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Boy Faces Prison in Rape of 13-Year-Old

September 07, 2002|RICHARD FAUSSET | TIMES STAFF WRITER

A 17-year-old boy is facing up to eight years behind bars for allegedly raping a 13-year-old girl while the two were patients at a West Hills psychiatric hospital, authorities said.

The boy, whose name was not released because of his age, allegedly attacked the victim Aug. 13 at Pine Grove Hospital, Los Angeles County Deputy Dist. Atty. Frances Young said.

According to the victim's mother and medical records, the suspect entered the girl's room in one of the hospital's coed adolescent units, pinning her down and threatening to punch her if she screamed.

The boy pleaded guilty to one count of a lewd act with a child on Aug. 16, Young said. He faces up to eight years in prison or a juvenile detention facility, Young said. Because he is a resident of Oxnard, he will be sentenced in Ventura County. A hearing date has not been set.

In an interview Friday, the victim's mother criticized the hospital for what she said was insufficient patient oversight. She said her daughter had checked into the hospital for treatment of a bipolar disorder and depression. Since the rape, the girl has attempted suicide and is unable to return to school, the mother said.

"She felt like I did," the mother said. "I felt betrayal."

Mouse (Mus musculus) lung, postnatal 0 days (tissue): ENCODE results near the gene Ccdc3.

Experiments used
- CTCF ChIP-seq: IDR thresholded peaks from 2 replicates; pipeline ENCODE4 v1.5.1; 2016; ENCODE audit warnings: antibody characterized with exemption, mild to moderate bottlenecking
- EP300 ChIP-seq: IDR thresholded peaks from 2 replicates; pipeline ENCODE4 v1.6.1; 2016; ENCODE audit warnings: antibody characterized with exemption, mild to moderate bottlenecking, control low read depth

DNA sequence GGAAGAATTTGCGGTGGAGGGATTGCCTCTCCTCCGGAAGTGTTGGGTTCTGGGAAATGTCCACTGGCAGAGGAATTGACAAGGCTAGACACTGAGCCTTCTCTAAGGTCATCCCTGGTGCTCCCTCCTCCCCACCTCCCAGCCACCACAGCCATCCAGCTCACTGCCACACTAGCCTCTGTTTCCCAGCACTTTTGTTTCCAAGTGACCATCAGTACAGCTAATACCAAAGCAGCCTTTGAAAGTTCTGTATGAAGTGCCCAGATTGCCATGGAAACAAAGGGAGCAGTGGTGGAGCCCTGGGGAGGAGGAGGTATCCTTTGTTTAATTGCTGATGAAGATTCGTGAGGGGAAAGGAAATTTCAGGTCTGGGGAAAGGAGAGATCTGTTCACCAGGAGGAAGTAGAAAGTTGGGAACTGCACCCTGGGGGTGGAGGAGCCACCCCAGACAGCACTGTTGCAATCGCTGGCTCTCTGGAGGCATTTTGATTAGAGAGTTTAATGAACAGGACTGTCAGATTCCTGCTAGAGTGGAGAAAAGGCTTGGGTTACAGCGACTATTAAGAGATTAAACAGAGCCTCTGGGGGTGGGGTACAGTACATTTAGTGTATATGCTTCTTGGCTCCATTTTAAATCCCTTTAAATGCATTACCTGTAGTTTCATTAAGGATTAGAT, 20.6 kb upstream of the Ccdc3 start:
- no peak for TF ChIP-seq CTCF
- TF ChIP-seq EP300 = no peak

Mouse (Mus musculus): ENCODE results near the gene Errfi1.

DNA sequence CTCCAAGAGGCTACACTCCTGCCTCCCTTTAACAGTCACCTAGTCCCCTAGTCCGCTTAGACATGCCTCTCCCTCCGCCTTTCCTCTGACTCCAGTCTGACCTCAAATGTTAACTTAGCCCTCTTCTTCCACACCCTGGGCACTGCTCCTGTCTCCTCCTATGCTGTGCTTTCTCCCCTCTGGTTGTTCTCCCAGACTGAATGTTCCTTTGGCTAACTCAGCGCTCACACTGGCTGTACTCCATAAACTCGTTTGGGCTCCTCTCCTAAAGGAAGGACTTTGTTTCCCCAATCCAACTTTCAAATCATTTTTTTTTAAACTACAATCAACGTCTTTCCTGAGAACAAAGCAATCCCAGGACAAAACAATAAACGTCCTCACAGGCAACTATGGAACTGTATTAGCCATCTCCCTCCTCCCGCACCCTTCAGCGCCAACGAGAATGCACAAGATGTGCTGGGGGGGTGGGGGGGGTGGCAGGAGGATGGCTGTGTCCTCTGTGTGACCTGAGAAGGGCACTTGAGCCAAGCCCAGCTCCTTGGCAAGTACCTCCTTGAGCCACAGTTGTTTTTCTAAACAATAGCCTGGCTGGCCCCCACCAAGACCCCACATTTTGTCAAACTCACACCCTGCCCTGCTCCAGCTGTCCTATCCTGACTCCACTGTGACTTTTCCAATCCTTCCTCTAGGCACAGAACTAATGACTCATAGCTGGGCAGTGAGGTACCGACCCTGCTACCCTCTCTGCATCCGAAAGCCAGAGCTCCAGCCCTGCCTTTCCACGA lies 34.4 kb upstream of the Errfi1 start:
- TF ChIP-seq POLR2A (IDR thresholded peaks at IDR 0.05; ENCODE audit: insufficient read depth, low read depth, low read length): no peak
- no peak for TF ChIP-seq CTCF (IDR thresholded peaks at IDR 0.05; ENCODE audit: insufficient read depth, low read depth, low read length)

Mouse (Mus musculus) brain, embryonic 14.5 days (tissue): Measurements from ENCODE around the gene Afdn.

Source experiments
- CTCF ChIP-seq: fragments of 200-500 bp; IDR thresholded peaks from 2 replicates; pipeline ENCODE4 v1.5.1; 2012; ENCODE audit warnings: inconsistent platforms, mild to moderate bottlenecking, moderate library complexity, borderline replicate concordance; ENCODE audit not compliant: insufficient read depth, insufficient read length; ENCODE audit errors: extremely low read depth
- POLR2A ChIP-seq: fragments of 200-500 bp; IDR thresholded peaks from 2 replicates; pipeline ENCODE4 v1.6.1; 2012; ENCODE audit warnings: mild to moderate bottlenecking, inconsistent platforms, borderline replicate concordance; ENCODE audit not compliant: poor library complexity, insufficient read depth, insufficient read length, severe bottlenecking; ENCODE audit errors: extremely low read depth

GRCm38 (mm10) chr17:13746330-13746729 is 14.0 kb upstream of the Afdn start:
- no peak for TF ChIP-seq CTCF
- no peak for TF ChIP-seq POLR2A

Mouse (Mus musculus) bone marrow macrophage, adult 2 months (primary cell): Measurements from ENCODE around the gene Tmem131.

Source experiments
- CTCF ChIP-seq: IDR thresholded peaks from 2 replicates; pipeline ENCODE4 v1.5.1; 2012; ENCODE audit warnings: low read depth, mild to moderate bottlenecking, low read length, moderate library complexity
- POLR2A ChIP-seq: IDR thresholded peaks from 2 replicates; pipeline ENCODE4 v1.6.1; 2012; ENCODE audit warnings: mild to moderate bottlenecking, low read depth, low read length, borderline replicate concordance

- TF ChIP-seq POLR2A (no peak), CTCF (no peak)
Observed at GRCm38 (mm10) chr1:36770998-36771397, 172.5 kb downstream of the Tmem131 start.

The incident is the second involving a sex crime against a minor in the last two years at the private, 80-bed psychiatric facility, at 7011 Shoup Ave.

Last September, a jury found a former Pine Grove employee, Quincy Crawford, guilty of two counts of lewd acts upon a child for crimes he committed against another 13-year-old patient in 2000, district attorney spokeswoman Sandi Gibbons said. Crawford was sentenced to three years in state prison.

Pine Grove Administrator Larry McFarland declined to comment on either incident, but said Pine Grove's practices and procedures are regularly reviewed by state health officials.

"I do know we take very seriously the care of the patients, especially the adolescents, charged in our care," he said. "We do our utmost best."

The hospital is required by law to report such incidents to the California Department of Health Services, said Lea Brooks, a department spokeswoman. The state then launches an investigation to determine if hospital procedures are adequate or need to be improved, she said.

Brooks said the department is investigating the most recent sexual assault.

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